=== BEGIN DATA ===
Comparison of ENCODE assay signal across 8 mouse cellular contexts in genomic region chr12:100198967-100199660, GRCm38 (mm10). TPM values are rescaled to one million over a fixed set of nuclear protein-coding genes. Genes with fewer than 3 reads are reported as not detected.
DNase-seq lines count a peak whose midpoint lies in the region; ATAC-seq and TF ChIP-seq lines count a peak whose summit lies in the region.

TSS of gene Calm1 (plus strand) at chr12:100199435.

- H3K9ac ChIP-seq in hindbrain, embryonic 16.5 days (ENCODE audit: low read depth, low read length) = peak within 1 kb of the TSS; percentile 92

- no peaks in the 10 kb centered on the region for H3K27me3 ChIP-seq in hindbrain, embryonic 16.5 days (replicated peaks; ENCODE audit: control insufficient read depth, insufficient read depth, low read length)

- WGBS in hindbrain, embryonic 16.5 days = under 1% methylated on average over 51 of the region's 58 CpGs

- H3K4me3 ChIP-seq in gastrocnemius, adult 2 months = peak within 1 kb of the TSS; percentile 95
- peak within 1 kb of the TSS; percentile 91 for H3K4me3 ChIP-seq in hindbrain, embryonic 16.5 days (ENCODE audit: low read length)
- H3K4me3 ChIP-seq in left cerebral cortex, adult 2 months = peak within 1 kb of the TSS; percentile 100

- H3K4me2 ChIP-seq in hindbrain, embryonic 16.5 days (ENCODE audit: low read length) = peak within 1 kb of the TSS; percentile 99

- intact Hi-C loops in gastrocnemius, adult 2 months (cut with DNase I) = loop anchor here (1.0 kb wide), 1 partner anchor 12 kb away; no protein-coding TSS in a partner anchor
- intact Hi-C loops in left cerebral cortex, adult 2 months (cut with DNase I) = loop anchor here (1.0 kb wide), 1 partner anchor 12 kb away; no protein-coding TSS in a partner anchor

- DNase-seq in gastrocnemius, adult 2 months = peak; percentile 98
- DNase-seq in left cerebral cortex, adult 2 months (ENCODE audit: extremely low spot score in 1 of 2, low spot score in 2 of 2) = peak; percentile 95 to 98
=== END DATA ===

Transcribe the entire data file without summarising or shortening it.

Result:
Comparison of ENCODE assay signal across 8 mouse cellular contexts in genomic region chr12:100198967-100199660, GRCm38 (mm10). TPM values are rescaled to one million over a fixed set of nuclear protein-coding genes. Genes with fewer than 3 reads are reported as not detected.
DNase-seq lines count a peak whose midpoint lies in the region; ATAC-seq and TF ChIP-seq lines count a peak whose summit lies in the region.

TSS of gene Calm1 (plus strand) at chr12:100199435.

- H3K9ac ChIP-seq in hindbrain, embryonic 16.5 days (ENCODE audit: low read depth, low read length) = peak within 1 kb of the TSS; percentile 92

- no peaks in the 10 kb centered on the region for H3K27me3 ChIP-seq in hindbrain, embryonic 16.5 days (replicated peaks; ENCODE audit: control insufficient read depth, insufficient read depth, low read length)

- WGBS in hindbrain, embryonic 16.5 days = under 1% methylated on average over 51 of the region's 58 CpGs

- H3K4me3 ChIP-seq in gastrocnemius, adult 2 months = peak within 1 kb of the TSS; percentile 95
- peak within 1 kb of the TSS; percentile 91 for H3K4me3 ChIP-seq in hindbrain, embryonic 16.5 days (ENCODE audit: low read length)
- H3K4me3 ChIP-seq in left cerebral cortex, adult 2 months = peak within 1 kb of the TSS; percentile 100

- H3K4me2 ChIP-seq in hindbrain, embryonic 16.5 days (ENCODE audit: low read length) = peak within 1 kb of the TSS; percentile 99

- intact Hi-C loops in gastrocnemius, adult 2 months (cut with DNase I) = loop anchor here (1.0 kb wide), 1 partner anchor 12 kb away; no protein-coding TSS in a partner anchor
- intact Hi-C loops in left cerebral cortex, adult 2 months (cut with DNase I) = loop anchor here (1.0 kb wide), 1 partner anchor 12 kb away; no protein-coding TSS in a partner anchor

- DNase-seq in gastrocnemius, adult 2 months = peak; percentile 98
- DNase-seq in left cerebral cortex, adult 2 months (ENCODE audit: extremely low spot score in 1 of 2, low spot score in 2 of 2) = peak; percentile 95 to 98